Daniel Craig shares his favourite James Bond moment is from Roger Moore’s Live and Let Die

Daniel Craig shares his favourite James Bond moment is from Roger Moore’s Live and Let Die

Sir Roger Moore looks back on his iconic career

When you subscribe we will use the information you provide to send you these newsletters. Sometimes they’ll include recommendations for other related newsletters or services we offer. Our Privacy Notice explains more about how we use your data, and your rights. You can unsubscribe at any time.

In just a couple of months No Time To Die is expected to finally hit cinemas, just a year off the James Bond film franchise’s 60th anniversary. While Daniel Craig’s fifth and final outing as Ian Fleming’s spy also marks the 25th official 007 movie. And now the 53-year-old has shared his favourite Bond movie moment of all time.

Earlier this year, Daniel Craig wrote a short piece for Empire magazine highlighting his favourite cinema moments.

The star admitted that The Mummy, which starred his wife Rachel Weisz, was one of his favourites, plus the likes of Frozen, Goodfellas, Gladiator and The Avengers.

But during his list, the only mention of James Bond was from Sir Roger Moore’s 1973 debut, Live and Let Die.

He simply wrote: “Cheering as Roger Moore danced over alligators.”

https://www.youtube.com/embed/-LrbTd69iwI

Bond fans will remember the scene where the one-armed Tee Hee leaves 007 to be eaten by what was apparently actually crocodiles at a farm in the Deep South.

However, Moore’s spy manages to escape by using the reptiles as stepping stones.

The scene was shot at Jamaica Safari Village at Ocho Rios after the crew, who had been searching for locations, came across the crocodile farm. Outside there was a signing warning that “Trespassers will be eaten.”

The owner, Ross Kananga, had suggested the stunt of Bond jumping across the crocodiles and was hired to perform it himself by the producers.

The stunt took five takes, including one that saw the last crocodile tear Kananga’s trousers after snapping at his leg.

He sustained a number of injuries, including one that required 193 stitches, while being paid $60,000 for his part in the movie.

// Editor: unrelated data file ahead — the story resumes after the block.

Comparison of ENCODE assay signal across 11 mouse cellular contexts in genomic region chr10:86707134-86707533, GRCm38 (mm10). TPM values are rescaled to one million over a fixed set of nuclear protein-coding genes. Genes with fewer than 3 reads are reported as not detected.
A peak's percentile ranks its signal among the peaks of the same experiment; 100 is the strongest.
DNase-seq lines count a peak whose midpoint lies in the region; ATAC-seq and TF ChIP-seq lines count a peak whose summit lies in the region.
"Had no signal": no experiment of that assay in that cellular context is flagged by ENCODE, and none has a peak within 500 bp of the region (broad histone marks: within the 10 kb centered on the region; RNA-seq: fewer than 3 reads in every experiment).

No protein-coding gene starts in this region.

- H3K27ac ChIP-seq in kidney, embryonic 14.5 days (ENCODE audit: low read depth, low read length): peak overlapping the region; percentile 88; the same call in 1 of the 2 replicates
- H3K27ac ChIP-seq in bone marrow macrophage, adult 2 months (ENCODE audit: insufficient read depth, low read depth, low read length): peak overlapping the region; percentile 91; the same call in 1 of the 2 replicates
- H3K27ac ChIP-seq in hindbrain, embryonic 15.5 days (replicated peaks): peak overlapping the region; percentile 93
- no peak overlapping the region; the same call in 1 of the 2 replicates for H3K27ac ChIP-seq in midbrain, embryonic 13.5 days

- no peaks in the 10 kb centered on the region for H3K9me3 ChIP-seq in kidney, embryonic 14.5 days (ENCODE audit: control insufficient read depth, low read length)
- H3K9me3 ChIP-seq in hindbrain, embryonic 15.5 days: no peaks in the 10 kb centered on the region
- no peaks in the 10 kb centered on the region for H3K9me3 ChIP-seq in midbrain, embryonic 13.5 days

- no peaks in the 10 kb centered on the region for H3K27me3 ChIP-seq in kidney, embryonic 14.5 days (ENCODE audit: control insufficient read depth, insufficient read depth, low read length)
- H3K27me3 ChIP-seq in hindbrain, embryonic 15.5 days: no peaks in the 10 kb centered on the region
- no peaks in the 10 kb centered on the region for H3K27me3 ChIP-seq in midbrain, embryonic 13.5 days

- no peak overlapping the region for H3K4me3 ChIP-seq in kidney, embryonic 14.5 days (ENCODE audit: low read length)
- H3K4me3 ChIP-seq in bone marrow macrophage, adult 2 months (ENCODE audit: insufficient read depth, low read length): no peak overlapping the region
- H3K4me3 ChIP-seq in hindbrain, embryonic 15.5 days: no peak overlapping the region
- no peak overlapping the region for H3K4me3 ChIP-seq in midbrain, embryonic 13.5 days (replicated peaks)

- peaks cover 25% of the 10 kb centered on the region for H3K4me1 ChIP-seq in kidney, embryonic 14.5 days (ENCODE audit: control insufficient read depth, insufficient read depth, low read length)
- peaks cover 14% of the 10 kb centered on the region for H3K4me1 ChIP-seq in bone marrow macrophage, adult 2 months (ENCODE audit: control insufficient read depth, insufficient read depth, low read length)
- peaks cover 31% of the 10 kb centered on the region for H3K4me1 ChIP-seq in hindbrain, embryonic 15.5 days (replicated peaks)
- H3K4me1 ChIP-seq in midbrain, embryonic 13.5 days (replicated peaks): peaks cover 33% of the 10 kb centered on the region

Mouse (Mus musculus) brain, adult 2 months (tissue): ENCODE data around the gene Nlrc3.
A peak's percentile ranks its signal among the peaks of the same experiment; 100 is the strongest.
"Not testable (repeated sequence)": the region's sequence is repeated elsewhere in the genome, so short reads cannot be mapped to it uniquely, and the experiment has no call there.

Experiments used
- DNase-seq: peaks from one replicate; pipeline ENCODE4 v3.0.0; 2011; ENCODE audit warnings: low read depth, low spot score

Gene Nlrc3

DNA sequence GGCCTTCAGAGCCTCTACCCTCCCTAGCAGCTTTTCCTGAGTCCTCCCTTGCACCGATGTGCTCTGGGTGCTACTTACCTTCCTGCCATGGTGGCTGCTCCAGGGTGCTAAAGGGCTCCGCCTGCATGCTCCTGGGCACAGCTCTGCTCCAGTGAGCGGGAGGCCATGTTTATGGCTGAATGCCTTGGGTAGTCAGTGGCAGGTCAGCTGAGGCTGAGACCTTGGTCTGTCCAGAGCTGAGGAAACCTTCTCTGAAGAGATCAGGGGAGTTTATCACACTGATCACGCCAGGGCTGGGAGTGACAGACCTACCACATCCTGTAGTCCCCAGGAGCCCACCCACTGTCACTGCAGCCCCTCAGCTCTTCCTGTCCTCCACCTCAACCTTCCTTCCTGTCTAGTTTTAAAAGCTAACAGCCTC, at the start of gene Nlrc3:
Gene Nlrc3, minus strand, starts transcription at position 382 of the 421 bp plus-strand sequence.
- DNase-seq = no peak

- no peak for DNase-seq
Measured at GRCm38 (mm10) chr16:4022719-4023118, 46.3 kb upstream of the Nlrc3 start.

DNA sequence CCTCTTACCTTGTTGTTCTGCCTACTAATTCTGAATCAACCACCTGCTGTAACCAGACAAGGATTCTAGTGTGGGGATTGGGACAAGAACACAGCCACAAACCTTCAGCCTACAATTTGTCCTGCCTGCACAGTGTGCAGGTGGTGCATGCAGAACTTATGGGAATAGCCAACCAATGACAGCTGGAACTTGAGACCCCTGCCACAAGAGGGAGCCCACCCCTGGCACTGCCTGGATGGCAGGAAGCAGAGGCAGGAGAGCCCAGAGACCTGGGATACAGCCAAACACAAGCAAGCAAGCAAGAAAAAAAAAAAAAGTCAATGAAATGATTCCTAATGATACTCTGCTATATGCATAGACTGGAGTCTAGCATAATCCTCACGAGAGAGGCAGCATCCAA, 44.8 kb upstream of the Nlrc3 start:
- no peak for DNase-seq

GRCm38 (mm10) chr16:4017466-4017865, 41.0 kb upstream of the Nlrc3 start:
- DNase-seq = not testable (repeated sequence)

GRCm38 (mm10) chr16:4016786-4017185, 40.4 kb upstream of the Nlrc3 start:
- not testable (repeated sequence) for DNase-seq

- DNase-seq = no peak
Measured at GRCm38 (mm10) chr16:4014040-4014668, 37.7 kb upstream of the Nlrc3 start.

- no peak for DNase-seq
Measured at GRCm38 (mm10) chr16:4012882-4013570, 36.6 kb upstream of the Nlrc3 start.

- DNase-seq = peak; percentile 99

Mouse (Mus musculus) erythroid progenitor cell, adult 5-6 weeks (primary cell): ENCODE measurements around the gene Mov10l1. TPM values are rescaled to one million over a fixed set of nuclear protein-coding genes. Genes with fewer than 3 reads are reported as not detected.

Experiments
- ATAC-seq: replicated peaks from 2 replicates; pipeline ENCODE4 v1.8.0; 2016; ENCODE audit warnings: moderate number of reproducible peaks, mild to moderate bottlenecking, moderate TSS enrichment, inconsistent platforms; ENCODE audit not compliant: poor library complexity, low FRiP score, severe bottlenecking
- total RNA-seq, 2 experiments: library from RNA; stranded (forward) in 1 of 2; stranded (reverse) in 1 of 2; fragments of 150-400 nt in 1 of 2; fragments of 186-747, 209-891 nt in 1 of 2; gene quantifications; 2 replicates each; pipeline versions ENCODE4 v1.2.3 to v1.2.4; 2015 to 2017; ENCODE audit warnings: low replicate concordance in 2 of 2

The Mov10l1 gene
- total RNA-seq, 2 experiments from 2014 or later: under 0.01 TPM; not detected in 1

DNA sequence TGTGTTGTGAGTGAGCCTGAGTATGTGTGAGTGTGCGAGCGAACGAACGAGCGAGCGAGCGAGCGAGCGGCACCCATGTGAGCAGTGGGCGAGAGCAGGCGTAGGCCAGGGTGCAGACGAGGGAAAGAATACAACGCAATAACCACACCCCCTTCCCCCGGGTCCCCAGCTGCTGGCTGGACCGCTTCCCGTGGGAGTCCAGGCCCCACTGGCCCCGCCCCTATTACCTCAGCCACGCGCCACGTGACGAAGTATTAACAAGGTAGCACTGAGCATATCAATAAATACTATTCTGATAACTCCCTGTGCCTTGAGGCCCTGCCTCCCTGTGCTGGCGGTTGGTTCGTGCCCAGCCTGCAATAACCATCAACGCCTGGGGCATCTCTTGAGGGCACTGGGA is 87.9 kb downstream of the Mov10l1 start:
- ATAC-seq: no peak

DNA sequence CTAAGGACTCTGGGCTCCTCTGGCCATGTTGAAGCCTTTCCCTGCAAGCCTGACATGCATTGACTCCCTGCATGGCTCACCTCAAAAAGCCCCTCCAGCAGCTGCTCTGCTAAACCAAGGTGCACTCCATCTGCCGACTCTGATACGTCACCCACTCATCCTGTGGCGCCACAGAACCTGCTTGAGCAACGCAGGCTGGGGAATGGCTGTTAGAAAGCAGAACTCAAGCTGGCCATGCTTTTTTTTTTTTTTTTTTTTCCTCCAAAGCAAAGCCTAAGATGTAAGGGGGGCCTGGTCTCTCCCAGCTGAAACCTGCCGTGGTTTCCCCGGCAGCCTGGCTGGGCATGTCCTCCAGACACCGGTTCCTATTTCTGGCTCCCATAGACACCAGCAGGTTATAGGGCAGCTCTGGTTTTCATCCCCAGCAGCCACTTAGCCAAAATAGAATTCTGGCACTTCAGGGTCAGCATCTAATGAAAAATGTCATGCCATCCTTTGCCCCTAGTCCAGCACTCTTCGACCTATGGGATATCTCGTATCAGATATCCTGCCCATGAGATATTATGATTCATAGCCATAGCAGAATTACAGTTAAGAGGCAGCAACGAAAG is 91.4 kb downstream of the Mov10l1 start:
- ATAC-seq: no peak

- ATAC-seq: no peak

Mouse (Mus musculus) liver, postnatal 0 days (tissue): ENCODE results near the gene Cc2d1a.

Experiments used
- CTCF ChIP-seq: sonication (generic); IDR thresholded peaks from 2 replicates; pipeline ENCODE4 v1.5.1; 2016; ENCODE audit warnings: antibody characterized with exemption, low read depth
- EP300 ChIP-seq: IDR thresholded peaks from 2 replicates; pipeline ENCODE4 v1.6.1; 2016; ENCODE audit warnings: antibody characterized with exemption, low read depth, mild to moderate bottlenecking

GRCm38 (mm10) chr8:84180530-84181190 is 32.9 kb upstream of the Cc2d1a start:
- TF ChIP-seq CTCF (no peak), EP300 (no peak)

Of course, the farm owner also inspired the name of Live and Let Die’s villain Dr Kananga aka Mr Big, who was played by Yaphet Kotto.

The real Kananga returned to live in South Florida in 1976 before dying of cardiac arrest while spearfishing in the Everglades just two years later at the age of 32.

DON’T MISS
James Bond: Amazon ‘wants 007 franchise to be more Sci-Fi’ after deal [JAMES BOND]

James Bond: Will Amazon deal affect No Time To Die’s cinema release? [NO TIME TO DIE]
James Bond: Will Amazon create shared 007 universe across Film and TV? [AMAZON]

While shooting Live and Let Die, Moore kept a diary and later published his entries.

According to Birth.Movies.Death., The 007 Diaries, Filming Live and Let Die saw the late actor recount how Bond producer Harry Saltzman mistreated restaurant waiters and shouted the N-word on set at the props man, who had apparently had that “nickname” since cinema’s silent era.

However, Moore convinced Saltzman to call him something else, with the producer settling on “Chalky”.

The Bond star also claimed in his book that he had insider information on the assassination of JFK. Moore said he had been invited to watch some film footage with FBI agents in the office of Jim Garrison, the District Attorney of New Orleans, who had investigated the assassination of JFK.

The Bond star wrote that he couldn’t say what he saw but he concluded that Lee Harvey Oswald did not fire the shot that killed the president.

While he added that Garrison believed there was an accomplice who was part of a CIA conspiracy.

Following Live and Let Die, Moore went on to star in six other Bond movies, concluding with 1985’s A View To A Kill. The acting legend died in May 2017.

READ THE FULL DANIEL CRAIG EMPIRE ARTICLE HERE.

Source: Read Full Article